[ skip ]
See synonyms for: skipskippedskipping on

verb (used without object),skipped, skip·ping.
  1. to move in a light, springy manner by bounding forward with alternate hops on each foot.

  2. to pass from one point, thing, subject, etc., to another, disregarding or omitting what intervenes: He skipped through the book quickly.

  1. to go away hastily and secretly; flee without notice.

  2. Education. to be advanced two or more classes or grades at once.

  3. to ricochet or bounce along a surface: The stone skipped over the lake.

verb (used with object),skipped, skip·ping.
  1. to jump lightly over: The horse skipped the fence.

  2. to pass over without reading, noting, acting, etc.: He skipped the bad parts.

  1. to miss or omit (one of a repeated series of rhythmic actions): My heart skipped a beat.

  2. to be absent from; avoid attendance at: to skip a school class.

  3. to send (a missile) ricocheting along a surface.

  4. Informal. to leave hastily and secretly or to flee from (a place): They skipped town.

  1. a skipping movement; a light jump or bounce.

  2. a gait marked by such jumps.

  1. a passing from one point or thing to another, with disregard of what intervenes: a quick skip through Europe.

  2. Music. a melodic interval greater than a second.

  3. a natural depression below the surface of a planed board.

  4. Informal. a person who has absconded in order to avoid paying debts or meeting other financial responsibilities.

Verb Phrases
  1. skip out on, Informal. to flee or abandon; desert: He skipped out on his wife and two children.

Origin of skip

First recorded in 1250–1300; Middle English verb skippen, perhaps from Old Norse skopa “to take a run” (compare Icelandic skoppa “to spin like a top, hop,” Swedish dialect skopa “to skip”); the noun is derivative of the verb

synonym study For skip

1. Skip, bound refer to an elastic, springing movement. To skip is to give a series of light, quick hops alternating the feet: to skip about. Bound suggests a series of long, rather vigorous leaps; it is also applied to a springing or leaping type of walking or running rapidly and actively: A dog came bounding up to meet him.

Other words for skip

Other words from skip

  • skip·ping·ly, adverb

Words that may be confused with skip

Other definitions for skip (2 of 3)

[ skip ]

  1. the captain of a curling or bowling team.

  2. Informal. skipper1 (def. 1).

verb (used with object),skipped, skip·ping.
  1. to serve as skip of (a curling or bowling team).

  2. Informal. skipper1 (def. 3).

Origin of skip

First recorded in 1820–30; short for skipper1

Other definitions for skip (3 of 3)

[ skip ]

  1. Mining. a metal box for carrying ore, hauled vertically or on an incline.

Origin of skip

First recorded in 1805–15; alteration of skep Unabridged Based on the Random House Unabridged Dictionary, © Random House, Inc. 2023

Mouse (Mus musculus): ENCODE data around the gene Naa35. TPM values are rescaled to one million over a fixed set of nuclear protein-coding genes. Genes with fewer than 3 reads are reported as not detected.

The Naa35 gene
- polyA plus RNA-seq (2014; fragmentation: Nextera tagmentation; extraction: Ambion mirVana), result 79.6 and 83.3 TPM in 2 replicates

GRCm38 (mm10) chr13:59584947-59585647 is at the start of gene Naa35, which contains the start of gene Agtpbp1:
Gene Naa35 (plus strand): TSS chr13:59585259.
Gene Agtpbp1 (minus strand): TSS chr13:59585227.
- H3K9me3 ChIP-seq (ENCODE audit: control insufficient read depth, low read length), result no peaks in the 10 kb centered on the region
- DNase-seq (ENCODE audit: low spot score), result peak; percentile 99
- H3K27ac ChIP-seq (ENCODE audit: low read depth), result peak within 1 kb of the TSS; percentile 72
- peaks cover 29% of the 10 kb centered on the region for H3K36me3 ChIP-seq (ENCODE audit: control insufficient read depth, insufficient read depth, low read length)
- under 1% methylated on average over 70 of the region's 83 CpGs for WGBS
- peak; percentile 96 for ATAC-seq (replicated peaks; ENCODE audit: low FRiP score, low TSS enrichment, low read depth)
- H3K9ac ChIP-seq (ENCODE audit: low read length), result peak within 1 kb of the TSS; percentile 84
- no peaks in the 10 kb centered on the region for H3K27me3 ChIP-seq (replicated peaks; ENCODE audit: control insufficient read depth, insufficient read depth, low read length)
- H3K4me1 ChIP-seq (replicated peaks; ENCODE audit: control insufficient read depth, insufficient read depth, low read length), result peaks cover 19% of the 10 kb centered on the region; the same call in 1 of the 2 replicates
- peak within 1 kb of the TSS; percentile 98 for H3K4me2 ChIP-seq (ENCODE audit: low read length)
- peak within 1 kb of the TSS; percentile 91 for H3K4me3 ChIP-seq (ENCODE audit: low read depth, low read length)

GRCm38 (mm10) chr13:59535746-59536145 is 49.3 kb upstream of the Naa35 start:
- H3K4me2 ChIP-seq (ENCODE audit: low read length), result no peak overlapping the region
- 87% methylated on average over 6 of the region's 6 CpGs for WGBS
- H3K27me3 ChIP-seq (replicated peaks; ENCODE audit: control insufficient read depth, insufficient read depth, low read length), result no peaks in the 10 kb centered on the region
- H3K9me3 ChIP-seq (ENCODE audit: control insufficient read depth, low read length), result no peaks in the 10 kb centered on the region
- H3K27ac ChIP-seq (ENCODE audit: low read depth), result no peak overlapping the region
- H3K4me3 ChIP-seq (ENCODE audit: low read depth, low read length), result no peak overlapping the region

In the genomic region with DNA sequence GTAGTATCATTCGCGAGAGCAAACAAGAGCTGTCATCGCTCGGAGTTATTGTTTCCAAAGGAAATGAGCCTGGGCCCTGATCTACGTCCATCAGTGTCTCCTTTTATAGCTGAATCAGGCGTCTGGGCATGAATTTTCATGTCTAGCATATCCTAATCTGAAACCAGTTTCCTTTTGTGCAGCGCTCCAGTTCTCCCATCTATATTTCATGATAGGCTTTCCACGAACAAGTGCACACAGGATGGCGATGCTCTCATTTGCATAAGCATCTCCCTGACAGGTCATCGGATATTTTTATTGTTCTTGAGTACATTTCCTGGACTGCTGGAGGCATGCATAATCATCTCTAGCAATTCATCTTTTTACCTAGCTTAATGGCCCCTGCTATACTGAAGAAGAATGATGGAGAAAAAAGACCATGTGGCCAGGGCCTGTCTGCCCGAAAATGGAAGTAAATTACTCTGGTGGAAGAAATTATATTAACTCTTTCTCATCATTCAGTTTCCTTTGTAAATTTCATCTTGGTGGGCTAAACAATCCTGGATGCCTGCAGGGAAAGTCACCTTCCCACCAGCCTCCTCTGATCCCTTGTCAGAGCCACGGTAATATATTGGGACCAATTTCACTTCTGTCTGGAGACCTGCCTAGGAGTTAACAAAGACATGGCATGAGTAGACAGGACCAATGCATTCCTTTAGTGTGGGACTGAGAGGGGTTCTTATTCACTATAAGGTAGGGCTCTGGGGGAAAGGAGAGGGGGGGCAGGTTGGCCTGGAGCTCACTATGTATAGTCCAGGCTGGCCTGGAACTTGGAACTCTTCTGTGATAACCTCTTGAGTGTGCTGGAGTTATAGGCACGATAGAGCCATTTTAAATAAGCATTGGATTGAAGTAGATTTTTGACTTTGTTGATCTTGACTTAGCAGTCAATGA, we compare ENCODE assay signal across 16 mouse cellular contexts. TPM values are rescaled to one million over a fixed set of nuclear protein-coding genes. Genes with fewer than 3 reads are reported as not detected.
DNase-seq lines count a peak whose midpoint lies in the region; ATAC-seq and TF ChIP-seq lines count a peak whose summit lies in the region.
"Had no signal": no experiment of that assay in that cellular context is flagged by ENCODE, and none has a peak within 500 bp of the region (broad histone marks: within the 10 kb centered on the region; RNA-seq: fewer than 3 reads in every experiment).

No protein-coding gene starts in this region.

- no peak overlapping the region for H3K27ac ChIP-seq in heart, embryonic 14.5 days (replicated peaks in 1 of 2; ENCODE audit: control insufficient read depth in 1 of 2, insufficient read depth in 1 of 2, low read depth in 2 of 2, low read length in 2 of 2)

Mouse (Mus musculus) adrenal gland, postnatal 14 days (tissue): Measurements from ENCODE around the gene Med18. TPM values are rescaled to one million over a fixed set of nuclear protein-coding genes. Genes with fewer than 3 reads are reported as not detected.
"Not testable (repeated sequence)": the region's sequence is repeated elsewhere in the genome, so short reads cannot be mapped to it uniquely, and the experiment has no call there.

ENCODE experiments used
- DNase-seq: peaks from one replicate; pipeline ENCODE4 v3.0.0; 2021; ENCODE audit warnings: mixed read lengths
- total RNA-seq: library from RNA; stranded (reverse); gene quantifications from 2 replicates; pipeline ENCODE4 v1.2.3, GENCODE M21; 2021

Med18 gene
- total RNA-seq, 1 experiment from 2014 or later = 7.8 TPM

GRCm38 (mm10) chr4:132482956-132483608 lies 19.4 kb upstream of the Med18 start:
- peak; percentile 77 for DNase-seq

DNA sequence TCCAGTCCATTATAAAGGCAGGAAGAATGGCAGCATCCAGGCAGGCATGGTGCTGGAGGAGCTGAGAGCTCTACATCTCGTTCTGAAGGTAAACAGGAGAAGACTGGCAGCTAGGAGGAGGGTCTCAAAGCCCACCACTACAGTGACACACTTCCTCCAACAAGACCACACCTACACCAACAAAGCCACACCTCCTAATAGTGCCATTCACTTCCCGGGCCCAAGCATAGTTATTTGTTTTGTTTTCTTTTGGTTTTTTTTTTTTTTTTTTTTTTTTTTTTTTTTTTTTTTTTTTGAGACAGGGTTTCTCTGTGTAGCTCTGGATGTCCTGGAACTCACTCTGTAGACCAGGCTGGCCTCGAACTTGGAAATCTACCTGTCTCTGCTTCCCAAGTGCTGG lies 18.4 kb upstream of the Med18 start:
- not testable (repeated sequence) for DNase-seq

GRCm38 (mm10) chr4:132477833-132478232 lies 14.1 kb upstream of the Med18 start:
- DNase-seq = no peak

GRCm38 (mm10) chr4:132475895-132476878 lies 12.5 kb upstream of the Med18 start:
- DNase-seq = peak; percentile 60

How to use skip in a sentence

  • While Norman set to work as pioneer, some skipped about in wild ecstasy, and Ethel knelt down to peer into the hole.

    The Daisy Chain | Charlotte Yonge
  • Stages may be skipped, several forms of delusions may become prominent in the life of the individual at about the same time.

  • The latter still fought desperately, losing 200 prisoners, and over 70 of his men killed or wounded, and skipped away.

  • Small timber they skipped, large timber they sawed high, tops they left rather than trim them into logs.

    Blazed Trail Stories | Stewart Edward White
  • Yes; I remember now; you came home from Colorado and said hello and skipped the next morning.

    A Hoosier Chronicle | Meredith Nicholson

British Dictionary definitions for skip (1 of 4)


/ (skɪp) /

verbskips, skipping or skipped
  1. (when intr, often foll by over, along, into, etc) to spring or move lightly, esp to move by hopping from one foot to the other

  2. (intr) to jump over a skipping-rope

  1. to cause (a stone, etc) to bounce or skim over a surface or (of a stone) to move in this way

  2. to omit (intervening matter), as in passing from one part or subject to another: he skipped a chapter of the book

  3. (intr foll by through) informal to read or deal with quickly or superficially: he skipped through the accounts before dinner

  4. (tr) informal to miss deliberately: to skip school

  5. (tr) informal, mainly US and Canadian to leave (a place) in haste or secrecy: to skip town

  1. a skipping movement or gait

  2. the act of passing over or omitting

  1. music, US and Canadian another word for leap (def. 10)

  2. skip it! informal it doesn't matter!

Origin of skip

C13: probably of Scandinavian origin; related to Old Norse skopa to take a run, obsolete Swedish skuppa to skip

British Dictionary definitions for skip (2 of 4)


/ (skɪp) /

noun, verbskips, skipping or skipped
  1. informal short for skipper 1

  1. the captain of a curling or bowls team

British Dictionary definitions for skip (3 of 4)


/ (skɪp) /

  1. a large open container for transporting building materials, etc

  2. a cage used as a lift in mines, etc

Origin of skip

C19: variant of skep

British Dictionary definitions for skip (4 of 4)


/ (skɪp) /

  1. a college servant, esp of Trinity College, Dublin

Origin of skip

C17: probably shortened from archaic skip-kennel a footman or lackey (from skip 1 + kennel ²)

Collins English Dictionary - Complete & Unabridged 2012 Digital Edition © William Collins Sons & Co. Ltd. 1979, 1986 © HarperCollins Publishers 1998, 2000, 2003, 2005, 2006, 2007, 2009, 2012

Other Idioms and Phrases with skip


In addition to the idioms beginning with skip

  • skip bail
  • skip it
  • skip out

also see:

  • heart misses (skips) a beat
  • hop, skip, and a jump

The American Heritage® Idioms Dictionary Copyright © 2002, 2001, 1995 by Houghton Mifflin Harcourt Publishing Company. Published by Houghton Mifflin Harcourt Publishing Company.